JCPS struggling to fill more than 100 teacher vacancies
LOUISVILLE, Ky. (WDRB) – District officials are struggling to fill more than 100 vacancies in Jefferson County Public Schools so that students have qualified teachers in their classrooms.
The issue came to light during Monday night’s school board meeting when board member Linda Duncan said she was concerned about the number of teacher vacancies in the district.
“Many of these vacancies are in our priority schools and some other schools that are tiering that way,” Duncan said. ““We are coming up at mid-year – is this unusual? It seems to be a pretty high number to me.”
Michael Raisor, JCPS chief operations officer, said while the numbers are not that uncommon, it does concern the district.
“I’d say we have a few more than we typically do, but nothing out of the ordinary,” he said. “Being a large organization, we are constantly experiencing resignations, retirements, new openings and we are always working diligently to fill those.”
Duncan’s concern over the vacancies came one day after a WDRB investigation showed that some of the district’s teachers are resigning over bad student behavior and a lack of district support.
Of the 107 teacher openings, 47 of those are in high schools, 20 in middle schools and 13 are at the elementary level. The rest are in special education, early childhood and other areas.
“That’s only about 1.4 percent of our staff, but if that is your child’s classroom, we understand that is 100 percent of their learning,” Raisor said. “It’s something we take very seriously.”
Raisor said that while some schools have been given a list of teachers they can interview or hire for the open positions, others don’t have any candidates to choose from.
At the Academy @ Shawnee – one of the state’s lowest performing schools – there are currently six vacancies and there aren’t any teachers available.
“There are students here who will go through two, three or four class periods in a day that are being filled by substitutes,” said Gay Adelmann, whose son is a senior at Shawnee. “And we have had these 5-6 vacancies since the start of the school year. With three more teachers out on extended leave, we start each day with as many as 8-9 subs as our baseline.”
Adelmann said it’s a frustrating situation for students and parents, especially since Shawnee has been designated as a ‘priority school’ by the Kentucky Department of Education because of low test scores.
“I want to know what the district is doing to treat us like a priority,” she said. “When we have all of these vacancies a third of the way into the school year…why isn’t the district doing more to make sure they are filled first. That’s what the word priority means, taking precedence over others.”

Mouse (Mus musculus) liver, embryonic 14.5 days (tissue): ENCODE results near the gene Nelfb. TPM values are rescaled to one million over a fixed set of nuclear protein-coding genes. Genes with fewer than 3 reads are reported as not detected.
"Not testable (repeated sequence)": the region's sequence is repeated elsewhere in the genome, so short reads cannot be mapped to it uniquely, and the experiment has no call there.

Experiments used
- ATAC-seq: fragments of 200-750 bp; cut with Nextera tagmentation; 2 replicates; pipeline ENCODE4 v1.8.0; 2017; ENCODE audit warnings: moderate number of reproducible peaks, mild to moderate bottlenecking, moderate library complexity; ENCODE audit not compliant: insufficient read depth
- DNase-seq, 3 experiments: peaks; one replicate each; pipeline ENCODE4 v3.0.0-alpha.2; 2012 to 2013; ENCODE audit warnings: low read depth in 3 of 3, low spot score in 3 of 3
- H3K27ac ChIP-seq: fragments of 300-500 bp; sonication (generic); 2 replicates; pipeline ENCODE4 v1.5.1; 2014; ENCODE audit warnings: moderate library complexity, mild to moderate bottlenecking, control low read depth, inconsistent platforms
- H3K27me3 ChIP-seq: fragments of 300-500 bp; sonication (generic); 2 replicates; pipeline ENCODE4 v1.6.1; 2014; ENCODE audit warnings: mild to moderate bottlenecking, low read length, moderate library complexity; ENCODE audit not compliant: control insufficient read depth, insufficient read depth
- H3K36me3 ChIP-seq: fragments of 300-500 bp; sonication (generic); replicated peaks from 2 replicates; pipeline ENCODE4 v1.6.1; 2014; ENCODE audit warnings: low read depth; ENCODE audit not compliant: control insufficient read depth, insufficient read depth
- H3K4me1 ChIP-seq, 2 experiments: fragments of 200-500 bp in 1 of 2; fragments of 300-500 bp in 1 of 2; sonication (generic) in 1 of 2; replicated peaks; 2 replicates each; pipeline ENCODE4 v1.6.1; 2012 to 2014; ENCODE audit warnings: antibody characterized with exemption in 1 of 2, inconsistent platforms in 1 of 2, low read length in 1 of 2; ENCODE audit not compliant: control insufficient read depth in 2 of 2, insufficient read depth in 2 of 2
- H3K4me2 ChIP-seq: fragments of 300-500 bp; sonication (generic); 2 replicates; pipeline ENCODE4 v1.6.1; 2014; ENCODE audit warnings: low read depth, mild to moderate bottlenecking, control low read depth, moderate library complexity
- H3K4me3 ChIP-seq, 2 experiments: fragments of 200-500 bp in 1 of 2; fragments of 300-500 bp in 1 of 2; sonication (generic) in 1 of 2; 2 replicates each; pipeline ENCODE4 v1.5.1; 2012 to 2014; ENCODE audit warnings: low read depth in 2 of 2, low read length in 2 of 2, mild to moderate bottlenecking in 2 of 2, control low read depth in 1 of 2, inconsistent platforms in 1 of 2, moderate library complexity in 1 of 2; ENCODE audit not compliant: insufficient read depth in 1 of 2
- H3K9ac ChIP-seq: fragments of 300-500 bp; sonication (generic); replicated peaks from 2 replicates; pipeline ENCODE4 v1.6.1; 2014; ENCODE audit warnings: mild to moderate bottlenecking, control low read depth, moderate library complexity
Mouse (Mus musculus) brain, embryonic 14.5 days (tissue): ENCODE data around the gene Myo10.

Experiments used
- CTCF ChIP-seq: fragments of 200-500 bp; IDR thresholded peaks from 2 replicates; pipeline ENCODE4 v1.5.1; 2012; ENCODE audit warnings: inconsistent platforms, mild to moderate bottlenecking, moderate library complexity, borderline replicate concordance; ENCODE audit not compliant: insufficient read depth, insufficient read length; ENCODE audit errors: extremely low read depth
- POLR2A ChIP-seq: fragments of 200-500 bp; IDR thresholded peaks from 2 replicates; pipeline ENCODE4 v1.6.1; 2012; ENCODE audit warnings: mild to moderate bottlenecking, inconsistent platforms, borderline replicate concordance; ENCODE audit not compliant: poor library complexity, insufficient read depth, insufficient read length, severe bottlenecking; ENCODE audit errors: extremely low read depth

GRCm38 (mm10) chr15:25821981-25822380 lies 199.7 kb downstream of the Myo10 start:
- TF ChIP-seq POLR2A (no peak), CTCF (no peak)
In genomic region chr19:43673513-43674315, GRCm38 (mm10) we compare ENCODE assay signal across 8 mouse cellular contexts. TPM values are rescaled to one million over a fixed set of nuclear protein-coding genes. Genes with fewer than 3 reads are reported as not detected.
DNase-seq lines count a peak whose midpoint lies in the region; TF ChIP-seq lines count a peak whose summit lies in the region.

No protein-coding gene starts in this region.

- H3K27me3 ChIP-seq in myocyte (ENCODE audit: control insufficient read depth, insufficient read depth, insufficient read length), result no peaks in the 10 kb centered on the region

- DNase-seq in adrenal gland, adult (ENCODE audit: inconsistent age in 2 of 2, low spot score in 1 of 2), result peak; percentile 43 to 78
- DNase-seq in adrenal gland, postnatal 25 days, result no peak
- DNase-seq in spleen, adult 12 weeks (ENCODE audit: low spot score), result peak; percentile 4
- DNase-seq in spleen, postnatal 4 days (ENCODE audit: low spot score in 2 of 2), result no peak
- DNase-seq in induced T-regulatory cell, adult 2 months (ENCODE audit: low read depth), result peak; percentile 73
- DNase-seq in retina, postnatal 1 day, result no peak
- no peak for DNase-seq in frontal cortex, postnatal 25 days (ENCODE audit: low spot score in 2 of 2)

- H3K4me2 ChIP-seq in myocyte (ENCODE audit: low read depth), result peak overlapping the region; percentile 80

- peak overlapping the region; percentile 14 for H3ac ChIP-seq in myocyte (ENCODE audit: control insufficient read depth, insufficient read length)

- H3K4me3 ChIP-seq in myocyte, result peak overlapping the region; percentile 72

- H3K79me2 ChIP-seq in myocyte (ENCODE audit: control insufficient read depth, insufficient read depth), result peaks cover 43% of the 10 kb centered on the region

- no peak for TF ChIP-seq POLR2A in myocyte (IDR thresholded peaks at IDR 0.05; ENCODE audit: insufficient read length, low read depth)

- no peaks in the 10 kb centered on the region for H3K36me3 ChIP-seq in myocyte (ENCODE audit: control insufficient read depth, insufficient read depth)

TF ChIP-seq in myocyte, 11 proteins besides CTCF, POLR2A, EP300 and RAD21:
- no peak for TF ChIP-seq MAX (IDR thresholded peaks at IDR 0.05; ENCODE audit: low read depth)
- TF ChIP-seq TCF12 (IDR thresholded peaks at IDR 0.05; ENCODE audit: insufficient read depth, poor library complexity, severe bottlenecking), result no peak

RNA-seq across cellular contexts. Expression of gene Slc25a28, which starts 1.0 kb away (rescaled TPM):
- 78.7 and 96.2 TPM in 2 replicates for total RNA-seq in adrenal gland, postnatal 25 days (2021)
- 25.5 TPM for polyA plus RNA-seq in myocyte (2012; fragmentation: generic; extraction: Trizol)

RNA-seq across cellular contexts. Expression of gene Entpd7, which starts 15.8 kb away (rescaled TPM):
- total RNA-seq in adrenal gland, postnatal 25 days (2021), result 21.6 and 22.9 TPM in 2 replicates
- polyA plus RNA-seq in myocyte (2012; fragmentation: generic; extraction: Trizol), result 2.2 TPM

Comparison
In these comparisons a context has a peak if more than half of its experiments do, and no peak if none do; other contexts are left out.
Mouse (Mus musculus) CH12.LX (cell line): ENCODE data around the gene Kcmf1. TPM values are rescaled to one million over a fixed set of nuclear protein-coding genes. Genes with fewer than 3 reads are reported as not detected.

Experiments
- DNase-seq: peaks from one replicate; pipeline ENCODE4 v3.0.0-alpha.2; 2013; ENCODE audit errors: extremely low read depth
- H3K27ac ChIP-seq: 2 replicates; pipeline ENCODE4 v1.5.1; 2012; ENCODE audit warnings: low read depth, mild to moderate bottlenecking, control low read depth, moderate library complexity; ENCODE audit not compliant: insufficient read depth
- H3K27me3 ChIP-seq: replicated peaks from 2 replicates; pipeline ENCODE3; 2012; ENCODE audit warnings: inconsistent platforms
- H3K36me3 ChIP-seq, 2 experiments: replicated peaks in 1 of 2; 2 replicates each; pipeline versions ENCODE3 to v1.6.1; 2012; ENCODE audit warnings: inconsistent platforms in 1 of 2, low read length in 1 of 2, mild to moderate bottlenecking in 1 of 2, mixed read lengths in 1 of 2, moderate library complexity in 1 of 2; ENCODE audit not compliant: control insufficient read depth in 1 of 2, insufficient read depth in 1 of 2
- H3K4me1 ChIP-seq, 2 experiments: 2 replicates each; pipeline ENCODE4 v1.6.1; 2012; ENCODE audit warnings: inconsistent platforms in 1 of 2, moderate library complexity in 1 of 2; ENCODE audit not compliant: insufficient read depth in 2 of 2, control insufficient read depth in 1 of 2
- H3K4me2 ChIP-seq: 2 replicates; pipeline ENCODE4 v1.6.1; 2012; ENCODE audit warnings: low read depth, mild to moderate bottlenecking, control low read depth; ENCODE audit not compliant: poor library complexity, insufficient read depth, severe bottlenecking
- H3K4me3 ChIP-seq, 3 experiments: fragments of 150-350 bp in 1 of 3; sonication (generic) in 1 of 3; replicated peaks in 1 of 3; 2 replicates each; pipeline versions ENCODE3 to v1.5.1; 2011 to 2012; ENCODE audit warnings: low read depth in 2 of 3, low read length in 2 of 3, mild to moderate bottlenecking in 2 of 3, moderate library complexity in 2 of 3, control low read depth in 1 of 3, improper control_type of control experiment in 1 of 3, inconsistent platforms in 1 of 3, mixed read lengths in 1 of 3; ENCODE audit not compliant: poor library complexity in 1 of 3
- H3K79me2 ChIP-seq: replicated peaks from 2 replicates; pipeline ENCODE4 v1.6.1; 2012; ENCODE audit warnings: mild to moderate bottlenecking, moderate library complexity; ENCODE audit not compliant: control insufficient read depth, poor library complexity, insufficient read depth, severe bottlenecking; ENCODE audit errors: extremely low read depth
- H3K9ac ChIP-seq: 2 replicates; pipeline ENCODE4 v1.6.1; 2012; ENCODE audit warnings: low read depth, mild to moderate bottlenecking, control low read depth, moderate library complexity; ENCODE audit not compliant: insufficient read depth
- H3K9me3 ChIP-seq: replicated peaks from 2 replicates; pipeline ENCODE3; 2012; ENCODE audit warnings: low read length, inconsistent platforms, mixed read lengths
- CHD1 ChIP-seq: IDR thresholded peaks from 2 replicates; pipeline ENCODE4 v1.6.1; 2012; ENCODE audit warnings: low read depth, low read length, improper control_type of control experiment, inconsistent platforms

Duncan said she doesn’t understand why schools like Shawnee aren’t being staffed first.
“Most of our vacancies are at our schools that are in the highest need of qualified, certified teachers,” Duncan said. “This is a huge concern to me.”
Adelmann, who spends a lot of time at Shawnee and volunteers in the community, said she has discussed the issue with principal Venita Benboe, who took over the school’s lead on Aug. 10 – two days before the first day of school.
“One of our students told me that one of his subs handed out a worksheet and said, ‘Don’t ask me any questions, I’m not an English major.’” Adelmann said. “We also have an 11th grade math sub who has never taught math.”
Benboe told WDRB News on Wednesday that Shawnee is “partnering with human resources to fill these positions as soon as possible with people who are the best fit.”
In the meantime, preferred subs are being used at Shawnee, said Bonnie Hackbarth, a JCPS spokeswoman.
“Preferred Substitute slots are allocated to some schools to assist with filling teacher assignments due to leaves such as sick leaves, professional development and personal leaves,” Hackbarth said, adding that preferred subs receive an extra $15 on their daily rate to report to the assigned school every school day.
Benboe said the preferred subs are people who are “in the building every day, the students know them and they know our students.”
Meanwhile, Duncan said she met with Superintendent Donna Hargens on Tuesday to talk about the resignations, vacancies and how to move the district forward.
“I want to know if there is additional support that our schools need,” Duncan said. “As a board member, I am there to approve what we need. If we need more people in individual places, I'm there to support that and approve that.”
Dozens of JCPS teachers from different schools contacted WDRB saying students are verbally, emotionally and sometimes physically abusing other students, teachers and staff. Some of the teachers say the situation has gotten so bad they're resigning.
Since the start of the 2015-16 school year, 72 teachers have resigned. That's an increase from 62 teachers during the same time frame last year.
“I don’t want parents worrying that every teacher is heading for the hills,” Raisor said. “But just like every kid, every teacher is important to us, every staff member is important and we are trying to support each and every one of them.”
Reporter Antoinette Konz covers K-12 education for WDRB News. She can be reached at 502-585-0838 or @tkonz on Twitter.
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